That millions of Americans are without a bank account -- "unbanked," in the parlance of policymakers -- has historically been treated as a kind of social problem.
Traditionally seen as a consequence of poverty or serious financial distress, not having a checking account locks consumers out of the financial system, forces them to pay high fees for services like check cashing and exposes them to risks such as losing a large amount of cash to theft.
But the advent of prepaid debit cards and the near universality of direct deposit as a preferred way for businesses to pay employees have made it easier to live life without a checking account or credit card. Nowadays, a general purpose reloadable prepaid debit card that's carrying your paycheck via direct deposit doesn't feel that much different from a modern checking account.
Gary Fields and Maya Jackson-Randall of the Wall Street Journal have an article out this week on how many consumers are looking outside the traditional banking system for everything from debit cards to small-dollar loans:
The Russell family of Kirkland, Wash., makes about $230,000 with Charles Russell, 43 years old, working as a systems analyst for Microsoft Corp. According to the U.S. Census Bureau, that puts them among the top 5 percent of American households.
But their affluence might not be apparent based on the way Mr. Russell conducts his personal finances. He has no bank account, having dumped it due to irritation over fees and overdraft penalties. Instead, for more everyday transactions he uses a debit-card offered by NetSpend Holdings Inc.
"I have no need, desire or want to go to a regular bank," says Mr. Russell, who adds that a savings feature on the card offers a competitive interest rate.
Middle-class Americans are spending less time in the bank lobbies their parents would recognize. Today, 8.2 percent of the nation's households -- nearly 12 million -- are managing their finances without a bank, according to Census-based data being reported by the Federal Deposit Insurance Corp. That is up from the 7.7 percent that the bank regulator found in its 2009 report.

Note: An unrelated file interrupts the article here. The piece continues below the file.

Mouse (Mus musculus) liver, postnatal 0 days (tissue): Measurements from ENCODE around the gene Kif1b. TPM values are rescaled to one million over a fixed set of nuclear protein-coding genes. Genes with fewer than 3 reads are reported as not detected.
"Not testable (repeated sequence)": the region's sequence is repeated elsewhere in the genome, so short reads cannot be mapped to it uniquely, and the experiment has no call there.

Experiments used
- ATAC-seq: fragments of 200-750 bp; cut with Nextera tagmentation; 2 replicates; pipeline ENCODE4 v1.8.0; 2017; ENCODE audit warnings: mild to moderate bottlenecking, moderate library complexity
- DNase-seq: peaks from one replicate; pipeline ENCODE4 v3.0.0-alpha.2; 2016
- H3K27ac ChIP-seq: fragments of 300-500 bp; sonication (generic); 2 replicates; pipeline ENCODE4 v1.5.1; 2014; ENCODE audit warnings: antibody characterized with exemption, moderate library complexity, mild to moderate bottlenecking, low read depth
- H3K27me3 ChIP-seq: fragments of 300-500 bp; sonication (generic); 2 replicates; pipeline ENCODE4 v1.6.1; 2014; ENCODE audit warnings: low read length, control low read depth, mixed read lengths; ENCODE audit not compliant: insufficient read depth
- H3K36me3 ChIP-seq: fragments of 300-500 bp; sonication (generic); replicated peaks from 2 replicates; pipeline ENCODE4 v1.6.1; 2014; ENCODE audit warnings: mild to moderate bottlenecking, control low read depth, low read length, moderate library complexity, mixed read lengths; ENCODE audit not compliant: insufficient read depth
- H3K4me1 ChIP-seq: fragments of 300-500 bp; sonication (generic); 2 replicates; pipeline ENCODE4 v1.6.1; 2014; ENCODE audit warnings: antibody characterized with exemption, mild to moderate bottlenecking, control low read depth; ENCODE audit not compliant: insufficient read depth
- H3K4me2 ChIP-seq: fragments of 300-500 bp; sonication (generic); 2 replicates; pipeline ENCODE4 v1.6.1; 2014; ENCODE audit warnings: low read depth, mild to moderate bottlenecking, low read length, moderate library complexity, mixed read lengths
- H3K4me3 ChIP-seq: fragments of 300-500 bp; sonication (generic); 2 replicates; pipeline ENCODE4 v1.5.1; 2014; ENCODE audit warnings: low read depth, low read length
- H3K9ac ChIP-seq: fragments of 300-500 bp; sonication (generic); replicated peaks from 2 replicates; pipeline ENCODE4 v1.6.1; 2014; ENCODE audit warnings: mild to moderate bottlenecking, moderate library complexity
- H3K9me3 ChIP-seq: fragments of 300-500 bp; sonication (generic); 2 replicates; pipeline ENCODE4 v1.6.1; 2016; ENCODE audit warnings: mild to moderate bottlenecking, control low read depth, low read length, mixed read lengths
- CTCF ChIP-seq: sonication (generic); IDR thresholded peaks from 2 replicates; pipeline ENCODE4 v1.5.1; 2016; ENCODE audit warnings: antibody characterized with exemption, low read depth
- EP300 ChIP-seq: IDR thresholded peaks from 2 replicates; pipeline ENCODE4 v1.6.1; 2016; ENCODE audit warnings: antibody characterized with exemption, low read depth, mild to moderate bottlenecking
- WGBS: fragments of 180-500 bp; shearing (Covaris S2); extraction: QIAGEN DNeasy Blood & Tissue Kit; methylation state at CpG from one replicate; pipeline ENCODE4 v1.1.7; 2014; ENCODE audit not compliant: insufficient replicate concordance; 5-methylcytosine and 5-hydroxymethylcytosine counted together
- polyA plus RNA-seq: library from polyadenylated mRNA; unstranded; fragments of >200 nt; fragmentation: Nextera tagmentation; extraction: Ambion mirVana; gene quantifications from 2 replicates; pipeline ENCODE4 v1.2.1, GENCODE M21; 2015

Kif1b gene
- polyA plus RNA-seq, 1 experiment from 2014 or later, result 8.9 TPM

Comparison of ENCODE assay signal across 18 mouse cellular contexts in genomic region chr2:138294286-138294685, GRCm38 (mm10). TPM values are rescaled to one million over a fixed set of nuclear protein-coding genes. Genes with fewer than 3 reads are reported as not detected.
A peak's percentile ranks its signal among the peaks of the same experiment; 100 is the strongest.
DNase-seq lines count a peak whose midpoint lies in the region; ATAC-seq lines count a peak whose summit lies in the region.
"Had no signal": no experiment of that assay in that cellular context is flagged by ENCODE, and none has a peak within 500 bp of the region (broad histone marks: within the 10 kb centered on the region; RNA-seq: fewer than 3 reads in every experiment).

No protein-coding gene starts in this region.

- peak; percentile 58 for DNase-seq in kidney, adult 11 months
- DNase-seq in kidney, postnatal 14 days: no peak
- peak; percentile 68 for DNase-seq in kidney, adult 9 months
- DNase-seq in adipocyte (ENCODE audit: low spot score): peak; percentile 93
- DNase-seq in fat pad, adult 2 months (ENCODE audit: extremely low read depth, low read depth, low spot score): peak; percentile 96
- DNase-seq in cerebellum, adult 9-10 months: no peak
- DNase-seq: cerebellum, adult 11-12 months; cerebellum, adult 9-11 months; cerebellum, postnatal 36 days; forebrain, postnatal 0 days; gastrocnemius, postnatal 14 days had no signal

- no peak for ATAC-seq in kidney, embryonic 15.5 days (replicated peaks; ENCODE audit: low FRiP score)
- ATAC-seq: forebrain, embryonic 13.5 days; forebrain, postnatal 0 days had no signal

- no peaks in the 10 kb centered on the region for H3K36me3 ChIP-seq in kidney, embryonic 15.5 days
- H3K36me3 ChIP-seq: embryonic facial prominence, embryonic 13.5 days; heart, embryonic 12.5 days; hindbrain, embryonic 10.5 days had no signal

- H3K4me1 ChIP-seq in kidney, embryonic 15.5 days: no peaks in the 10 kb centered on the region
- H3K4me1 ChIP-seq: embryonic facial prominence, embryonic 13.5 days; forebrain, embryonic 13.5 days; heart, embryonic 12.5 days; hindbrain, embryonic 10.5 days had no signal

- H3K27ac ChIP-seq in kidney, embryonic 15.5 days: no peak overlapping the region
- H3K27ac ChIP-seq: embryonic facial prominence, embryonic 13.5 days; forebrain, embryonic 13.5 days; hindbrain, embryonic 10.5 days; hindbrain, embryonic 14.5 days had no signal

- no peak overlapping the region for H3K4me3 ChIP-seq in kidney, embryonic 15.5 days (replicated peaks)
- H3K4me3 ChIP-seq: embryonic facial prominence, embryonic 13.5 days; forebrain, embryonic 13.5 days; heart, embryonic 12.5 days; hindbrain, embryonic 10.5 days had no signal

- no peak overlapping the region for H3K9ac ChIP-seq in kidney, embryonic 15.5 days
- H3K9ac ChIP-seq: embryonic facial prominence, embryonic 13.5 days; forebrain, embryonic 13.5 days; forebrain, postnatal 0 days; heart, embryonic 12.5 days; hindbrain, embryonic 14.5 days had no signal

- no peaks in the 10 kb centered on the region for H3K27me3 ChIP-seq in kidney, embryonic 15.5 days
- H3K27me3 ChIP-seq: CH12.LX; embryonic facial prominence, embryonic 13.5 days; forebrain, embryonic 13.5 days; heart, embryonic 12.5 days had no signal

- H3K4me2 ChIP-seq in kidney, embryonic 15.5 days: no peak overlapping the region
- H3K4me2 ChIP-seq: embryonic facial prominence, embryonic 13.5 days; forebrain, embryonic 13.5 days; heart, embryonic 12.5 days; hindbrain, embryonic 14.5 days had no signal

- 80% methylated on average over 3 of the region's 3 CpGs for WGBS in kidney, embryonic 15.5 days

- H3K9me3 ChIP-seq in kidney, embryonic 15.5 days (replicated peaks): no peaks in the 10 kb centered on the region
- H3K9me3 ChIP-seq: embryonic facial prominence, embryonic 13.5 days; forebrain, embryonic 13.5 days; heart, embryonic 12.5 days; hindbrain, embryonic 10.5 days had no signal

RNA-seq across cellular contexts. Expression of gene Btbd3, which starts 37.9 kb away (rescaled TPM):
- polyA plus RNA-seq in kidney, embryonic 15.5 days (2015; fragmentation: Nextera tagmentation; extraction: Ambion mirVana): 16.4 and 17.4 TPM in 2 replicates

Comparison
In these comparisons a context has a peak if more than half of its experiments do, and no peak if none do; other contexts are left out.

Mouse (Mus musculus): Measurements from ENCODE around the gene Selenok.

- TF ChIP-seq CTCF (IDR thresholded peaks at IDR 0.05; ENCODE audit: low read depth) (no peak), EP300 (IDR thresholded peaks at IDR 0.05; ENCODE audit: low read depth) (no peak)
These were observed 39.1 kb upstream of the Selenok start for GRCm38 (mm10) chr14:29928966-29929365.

Another 24 million households defined by the government as "underbanked" have a bank account but still dabble outside of the formal banking system by using payday loans, prepaid cards and other alternative banking products, the FDIC found. This population that has left banks or uses their services infrequently makes up 28.3 percent of America's households, the agency says. That is a slight increase from the 25.6 percent who fitted into those categories in 2009.
What gets lost in the article is that a lot of Americans probably aren't going unbanked by choice. I've heard from many readers who are locked out of checking accounts due to being reported to banking credit bureau ChexSystems. Those people aren't staying away from banks because they're fed up with them. They're staying away because they've been blackballed.
Still, there's no question that providers of alternative financial services are seeing more middle-income and affluent customers like the Russells. According to the article, prepaid debit card provider Green Dot says its customers' median income has risen to $45,000, and Cash Advance Centers is putting its average user's income at $50,000 a year.
It's hard to argue banks haven't contributed to this trend with sometimes excessive fees and a business model that feeds off customer mistakes. But my concern here is that a lot of consumers are jumping out of the frying pan and into the fire.
As I wrote a few days ago, prepaid debit cards aren't as closely regulated as bank accounts, and numerous studies, including our own, have found a wide variance in the fees, terms and conditions. There are no guarantees you'll get FDIC insurance or fraud protection and no requirements concerning how prepaid debit cards present fee information to customers.
I still think most people would be better off with a free checking account from a local bank or credit union than a prepaid debit card or other alternative financial services. But if you're truly sick of dealing with banks and don't mind paying a little extra in various small fees that prepaid debit cards charge, I'd look for one that ties your name to the card, has relatively low fees for the transactions I do most often and guarantees some kind of protection from fraud.
What do you think? Are Americans abandoning banks? Are you unbanked? Share your story!
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